A national civil rights group is accusing immigration officials in New Orleans of illegally deporting asylum-seekers without interviewing them about why they fled their home country, as required by law.
The Southern Poverty Law Center (SPLC) said in a complaint filed last month against the Immigration and Customs Enforcement's New Orleans field office that, in some cases, asylum-seekers never had a credible fear interview to explain why they fled and why they fear returning.
Some deportations are happening before asylum-seekers can get a hearing before a judge, or while a review of their case or their appeal is pending, according to SPLC attorneys.
The center filed the complaint on Jan. 18 with the Department of Homeland Security’s Office for Civil Rights and Civil Liberties.
According to federal law, a person who expresses fear of return to their country cannot be deported until they have had an interview with an asylum officer. The law also bars asylum-seekers from being removed while an appeal is pending or while a case is before the Board of Immigration Appeals.
“I’ve never seen anything like this before,” said Mich Gonzalez, an SPLC attorney who said three of his clients were illegally deported.
Gonzalez and other attorneys say they have seen sporadic cases over the years where an asylum-seeker was mistakenly deported and often returned when DHS realized they had made a mistake.
“But seeing this many cases in a six-month span is unprecedented,” Gonzalez said. “And in these recent cases, DHS and ICE are aware and everyone is washing their hands.”
One of his clients was deported to Nicaragua on Dec. 23, the day before Christmas Eve. The client said he spent two months requesting a credible fear interview. He said he fled Nicaragua after being beaten multiple times by members of the National Police.
“The National Police shot me with a rubber bullet and beat me. And here, the United States turned its back to me,” he said in an interview with Noticias Telemundo Investiga before his deportation.
An ICE spokesperson said Gonzalez's client “was afforded all due process that he was entitled to under U.S. law.”
ICE insisted in an emailed statement that it conducts a thorough review of cases before removing anyone from the U.S to "ensure due process has been afforded and that they are not eligible for any additional form of relief at the time of removal.”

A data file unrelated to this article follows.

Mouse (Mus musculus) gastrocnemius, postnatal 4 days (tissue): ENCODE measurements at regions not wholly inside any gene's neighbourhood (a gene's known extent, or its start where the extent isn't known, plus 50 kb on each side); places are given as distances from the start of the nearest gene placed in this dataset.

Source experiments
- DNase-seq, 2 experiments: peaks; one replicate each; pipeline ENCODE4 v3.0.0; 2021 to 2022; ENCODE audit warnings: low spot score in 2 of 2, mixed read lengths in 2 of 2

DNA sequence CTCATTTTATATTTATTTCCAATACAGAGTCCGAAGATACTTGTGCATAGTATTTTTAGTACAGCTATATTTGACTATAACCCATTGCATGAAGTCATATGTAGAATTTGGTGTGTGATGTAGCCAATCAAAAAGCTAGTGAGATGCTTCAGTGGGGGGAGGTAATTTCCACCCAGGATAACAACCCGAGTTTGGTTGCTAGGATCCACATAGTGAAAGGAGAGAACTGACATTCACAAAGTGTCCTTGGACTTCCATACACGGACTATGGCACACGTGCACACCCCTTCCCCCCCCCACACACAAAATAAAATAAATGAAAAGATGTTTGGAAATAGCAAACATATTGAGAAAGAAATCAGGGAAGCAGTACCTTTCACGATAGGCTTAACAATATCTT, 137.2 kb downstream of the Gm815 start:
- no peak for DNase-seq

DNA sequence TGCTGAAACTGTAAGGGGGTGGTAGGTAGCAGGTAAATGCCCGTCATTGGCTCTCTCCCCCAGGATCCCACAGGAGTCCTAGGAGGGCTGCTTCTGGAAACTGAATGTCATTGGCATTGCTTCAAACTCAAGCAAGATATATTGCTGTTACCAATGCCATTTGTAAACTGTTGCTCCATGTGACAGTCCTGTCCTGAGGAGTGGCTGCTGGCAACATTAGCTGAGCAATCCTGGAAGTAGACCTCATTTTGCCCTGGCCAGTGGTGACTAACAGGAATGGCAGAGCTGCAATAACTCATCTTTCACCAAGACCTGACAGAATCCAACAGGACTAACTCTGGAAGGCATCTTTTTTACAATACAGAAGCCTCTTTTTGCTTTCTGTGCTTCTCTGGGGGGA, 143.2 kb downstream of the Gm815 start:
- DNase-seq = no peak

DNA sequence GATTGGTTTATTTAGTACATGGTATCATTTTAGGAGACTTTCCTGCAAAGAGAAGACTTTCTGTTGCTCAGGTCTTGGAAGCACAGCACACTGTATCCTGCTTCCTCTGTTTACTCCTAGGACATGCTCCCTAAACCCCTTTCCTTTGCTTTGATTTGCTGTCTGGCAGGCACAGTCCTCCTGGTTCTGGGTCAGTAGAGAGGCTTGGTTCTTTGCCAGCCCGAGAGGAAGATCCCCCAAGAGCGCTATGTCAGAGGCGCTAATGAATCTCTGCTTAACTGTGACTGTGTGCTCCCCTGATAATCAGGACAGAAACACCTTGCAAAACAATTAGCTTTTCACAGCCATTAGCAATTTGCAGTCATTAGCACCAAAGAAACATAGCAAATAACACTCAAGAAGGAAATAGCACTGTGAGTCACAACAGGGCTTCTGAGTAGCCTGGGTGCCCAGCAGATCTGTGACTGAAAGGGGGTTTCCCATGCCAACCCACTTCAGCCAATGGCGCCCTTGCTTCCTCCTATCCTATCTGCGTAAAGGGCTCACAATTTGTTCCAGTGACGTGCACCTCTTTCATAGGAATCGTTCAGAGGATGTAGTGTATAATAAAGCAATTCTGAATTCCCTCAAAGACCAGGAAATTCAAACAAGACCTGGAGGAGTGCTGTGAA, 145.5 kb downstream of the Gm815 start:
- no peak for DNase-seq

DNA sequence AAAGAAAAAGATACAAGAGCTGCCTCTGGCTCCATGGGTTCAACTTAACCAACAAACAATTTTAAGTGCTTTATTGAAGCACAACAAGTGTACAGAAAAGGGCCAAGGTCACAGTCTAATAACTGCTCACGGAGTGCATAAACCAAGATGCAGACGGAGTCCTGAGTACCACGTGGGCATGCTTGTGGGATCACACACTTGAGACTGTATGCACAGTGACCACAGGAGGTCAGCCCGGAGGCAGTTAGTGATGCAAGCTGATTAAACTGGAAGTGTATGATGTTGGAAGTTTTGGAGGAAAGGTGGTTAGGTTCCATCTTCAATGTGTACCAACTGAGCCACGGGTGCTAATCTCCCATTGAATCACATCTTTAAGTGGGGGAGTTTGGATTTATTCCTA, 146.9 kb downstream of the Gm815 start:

Immigration attorneys insist this is not the case.
Gonzalez said another client was deported to Haiti days before Christmas, even though emails shown to NBC News indicate that ICE had been informed of a request for reconsideration.
After arriving in Haiti, according to photos and text messages sent to Gonzalez by his client, he was “brutally beaten” by supporters of two political parties because of his family’s political activism, and narrowly avoided being set on fire.
Gonzalez said his client is still actively fleeing persecution.
According to Gonzalez, ICE has not responded to multiple requests that his client be returned from Haiti.
Homero López, executive director of Immigration Services and Legal Advocacy in New Orleans, said his office has received about 20 to 30 calls from asylum-seekers saying they have been notified they will be deported but haven’t received a credible fear interview. By the time attorneys try to meet with them, they’re already gone.
“There’s definitely some shift that has happened at the asylum office,” said López, who noticed the trend during the past three to four months.
Attorneys and advocates have long criticized conditions at detention centers of the New Orleans field office since the Trump administration. There have been complaints of “horrendous conditions” in the facilities, excessively low rates of parole, and asylum-seekers being offered parol under unusually high bonds.
Jeremy Jong, a staff attorney with the nonprofit Al Otro Lado, said he has a client who was deported to Guatemala despite an active “stay of removal.” He said that for several months ICE assured him it would bring her back. “They haven’t made any moves in that direction at all — she’s still out there languishing, and I can’t get any of the ICE people who are responsible to answer me," he said.
Jong believes part of the problem is that even though administrations have changed, the staff that runs the day-to-day operations at the detention centers remain the same.
“I am not in touch with the thousands of people the ICE office detains," Gonzalez said. "I don’t know how deep the scope of this problem runs. The human cost is terrifying."